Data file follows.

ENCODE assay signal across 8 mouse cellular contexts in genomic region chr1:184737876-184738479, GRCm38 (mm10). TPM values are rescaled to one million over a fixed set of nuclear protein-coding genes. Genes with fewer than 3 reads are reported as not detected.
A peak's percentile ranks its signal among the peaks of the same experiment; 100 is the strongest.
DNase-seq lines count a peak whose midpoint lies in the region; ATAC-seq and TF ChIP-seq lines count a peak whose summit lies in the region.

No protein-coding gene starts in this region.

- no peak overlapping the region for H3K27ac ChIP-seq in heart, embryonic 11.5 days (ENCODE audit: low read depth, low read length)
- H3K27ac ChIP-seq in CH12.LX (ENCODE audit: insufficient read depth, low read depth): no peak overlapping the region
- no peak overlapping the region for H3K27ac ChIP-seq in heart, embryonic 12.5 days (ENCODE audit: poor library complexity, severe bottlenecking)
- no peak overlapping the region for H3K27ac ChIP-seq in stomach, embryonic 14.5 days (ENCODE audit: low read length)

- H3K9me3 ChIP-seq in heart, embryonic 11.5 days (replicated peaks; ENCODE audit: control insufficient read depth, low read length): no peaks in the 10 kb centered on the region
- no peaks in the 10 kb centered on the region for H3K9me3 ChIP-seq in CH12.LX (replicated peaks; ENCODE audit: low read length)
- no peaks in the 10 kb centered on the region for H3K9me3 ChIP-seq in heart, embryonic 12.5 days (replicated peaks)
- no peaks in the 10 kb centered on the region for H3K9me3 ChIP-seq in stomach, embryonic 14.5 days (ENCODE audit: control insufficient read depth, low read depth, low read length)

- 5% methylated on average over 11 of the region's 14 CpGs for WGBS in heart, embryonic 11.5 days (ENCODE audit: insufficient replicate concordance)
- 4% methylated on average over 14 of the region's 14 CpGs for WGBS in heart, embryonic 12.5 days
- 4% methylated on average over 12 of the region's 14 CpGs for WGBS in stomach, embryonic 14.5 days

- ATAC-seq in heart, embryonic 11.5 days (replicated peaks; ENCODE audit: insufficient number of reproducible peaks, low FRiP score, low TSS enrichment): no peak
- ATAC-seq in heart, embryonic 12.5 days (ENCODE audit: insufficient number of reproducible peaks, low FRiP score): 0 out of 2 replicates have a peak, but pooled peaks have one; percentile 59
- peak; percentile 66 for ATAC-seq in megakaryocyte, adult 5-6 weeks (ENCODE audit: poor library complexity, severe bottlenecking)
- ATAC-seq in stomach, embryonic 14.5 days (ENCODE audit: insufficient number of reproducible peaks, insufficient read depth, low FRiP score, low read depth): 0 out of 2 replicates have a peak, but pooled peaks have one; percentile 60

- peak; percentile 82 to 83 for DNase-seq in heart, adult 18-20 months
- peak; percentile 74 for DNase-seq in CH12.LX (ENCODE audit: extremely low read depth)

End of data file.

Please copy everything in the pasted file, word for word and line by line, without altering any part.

ENCODE assay signal across 8 mouse cellular contexts in genomic region chr1:184737876-184738479, GRCm38 (mm10). TPM values are rescaled to one million over a fixed set of nuclear protein-coding genes. Genes with fewer than 3 reads are reported as not detected.
A peak's percentile ranks its signal among the peaks of the same experiment; 100 is the strongest.
DNase-seq lines count a peak whose midpoint lies in the region; ATAC-seq and TF ChIP-seq lines count a peak whose summit lies in the region.

No protein-coding gene starts in this region.

- no peak overlapping the region for H3K27ac ChIP-seq in heart, embryonic 11.5 days (ENCODE audit: low read depth, low read length)
- H3K27ac ChIP-seq in CH12.LX (ENCODE audit: insufficient read depth, low read depth): no peak overlapping the region
- no peak overlapping the region for H3K27ac ChIP-seq in heart, embryonic 12.5 days (ENCODE audit: poor library complexity, severe bottlenecking)
- no peak overlapping the region for H3K27ac ChIP-seq in stomach, embryonic 14.5 days (ENCODE audit: low read length)

- H3K9me3 ChIP-seq in heart, embryonic 11.5 days (replicated peaks; ENCODE audit: control insufficient read depth, low read length): no peaks in the 10 kb centered on the region
- no peaks in the 10 kb centered on the region for H3K9me3 ChIP-seq in CH12.LX (replicated peaks; ENCODE audit: low read length)
- no peaks in the 10 kb centered on the region for H3K9me3 ChIP-seq in heart, embryonic 12.5 days (replicated peaks)
- no peaks in the 10 kb centered on the region for H3K9me3 ChIP-seq in stomach, embryonic 14.5 days (ENCODE audit: control insufficient read depth, low read depth, low read length)

- 5% methylated on average over 11 of the region's 14 CpGs for WGBS in heart, embryonic 11.5 days (ENCODE audit: insufficient replicate concordance)
- 4% methylated on average over 14 of the region's 14 CpGs for WGBS in heart, embryonic 12.5 days
- 4% methylated on average over 12 of the region's 14 CpGs for WGBS in stomach, embryonic 14.5 days

- ATAC-seq in heart, embryonic 11.5 days (replicated peaks; ENCODE audit: insufficient number of reproducible peaks, low FRiP score, low TSS enrichment): no peak
- ATAC-seq in heart, embryonic 12.5 days (ENCODE audit: insufficient number of reproducible peaks, low FRiP score): 0 out of 2 replicates have a peak, but pooled peaks have one; percentile 59
- peak; percentile 66 for ATAC-seq in megakaryocyte, adult 5-6 weeks (ENCODE audit: poor library complexity, severe bottlenecking)
- ATAC-seq in stomach, embryonic 14.5 days (ENCODE audit: insufficient number of reproducible peaks, insufficient read depth, low FRiP score, low read depth): 0 out of 2 replicates have a peak, but pooled peaks have one; percentile 60

- peak; percentile 82 to 83 for DNase-seq in heart, adult 18-20 months
- peak; percentile 74 for DNase-seq in CH12.LX (ENCODE audit: extremely low read depth)